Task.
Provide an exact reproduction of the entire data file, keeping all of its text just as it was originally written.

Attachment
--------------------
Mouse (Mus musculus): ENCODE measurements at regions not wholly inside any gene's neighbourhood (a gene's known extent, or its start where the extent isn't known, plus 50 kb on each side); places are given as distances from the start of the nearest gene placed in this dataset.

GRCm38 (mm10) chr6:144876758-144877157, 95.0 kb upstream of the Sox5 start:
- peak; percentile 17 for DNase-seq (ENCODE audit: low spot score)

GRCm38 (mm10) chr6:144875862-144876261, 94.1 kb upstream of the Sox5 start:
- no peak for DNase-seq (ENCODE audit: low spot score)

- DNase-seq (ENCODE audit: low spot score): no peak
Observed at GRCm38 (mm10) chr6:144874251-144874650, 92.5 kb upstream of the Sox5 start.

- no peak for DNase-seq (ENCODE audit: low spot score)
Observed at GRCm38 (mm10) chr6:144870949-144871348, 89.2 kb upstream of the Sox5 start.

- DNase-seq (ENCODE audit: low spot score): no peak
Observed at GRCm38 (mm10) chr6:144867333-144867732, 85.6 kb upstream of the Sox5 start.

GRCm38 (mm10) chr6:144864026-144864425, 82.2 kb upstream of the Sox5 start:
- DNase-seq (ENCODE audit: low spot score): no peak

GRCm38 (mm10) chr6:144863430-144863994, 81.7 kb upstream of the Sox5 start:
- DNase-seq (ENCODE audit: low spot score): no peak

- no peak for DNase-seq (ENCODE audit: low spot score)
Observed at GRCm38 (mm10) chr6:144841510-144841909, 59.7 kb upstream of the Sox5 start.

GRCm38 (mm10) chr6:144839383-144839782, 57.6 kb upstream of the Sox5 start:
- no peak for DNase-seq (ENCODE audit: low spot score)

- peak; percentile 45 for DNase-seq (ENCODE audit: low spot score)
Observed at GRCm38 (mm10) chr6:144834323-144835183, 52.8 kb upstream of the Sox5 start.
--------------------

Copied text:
Mouse (Mus musculus): ENCODE measurements at regions not wholly inside any gene's neighbourhood (a gene's known extent, or its start where the extent isn't known, plus 50 kb on each side); places are given as distances from the start of the nearest gene placed in this dataset.

GRCm38 (mm10) chr6:144876758-144877157, 95.0 kb upstream of the Sox5 start:
- peak; percentile 17 for DNase-seq (ENCODE audit: low spot score)

GRCm38 (mm10) chr6:144875862-144876261, 94.1 kb upstream of the Sox5 start:
- no peak for DNase-seq (ENCODE audit: low spot score)

- DNase-seq (ENCODE audit: low spot score): no peak
Observed at GRCm38 (mm10) chr6:144874251-144874650, 92.5 kb upstream of the Sox5 start.

- no peak for DNase-seq (ENCODE audit: low spot score)
Observed at GRCm38 (mm10) chr6:144870949-144871348, 89.2 kb upstream of the Sox5 start.

- DNase-seq (ENCODE audit: low spot score): no peak
Observed at GRCm38 (mm10) chr6:144867333-144867732, 85.6 kb upstream of the Sox5 start.

GRCm38 (mm10) chr6:144864026-144864425, 82.2 kb upstream of the Sox5 start:
- DNase-seq (ENCODE audit: low spot score): no peak

GRCm38 (mm10) chr6:144863430-144863994, 81.7 kb upstream of the Sox5 start:
- DNase-seq (ENCODE audit: low spot score): no peak

- no peak for DNase-seq (ENCODE audit: low spot score)
Observed at GRCm38 (mm10) chr6:144841510-144841909, 59.7 kb upstream of the Sox5 start.

GRCm38 (mm10) chr6:144839383-144839782, 57.6 kb upstream of the Sox5 start:
- no peak for DNase-seq (ENCODE audit: low spot score)

- peak; percentile 45 for DNase-seq (ENCODE audit: low spot score)
Observed at GRCm38 (mm10) chr6:144834323-144835183, 52.8 kb upstream of the Sox5 start.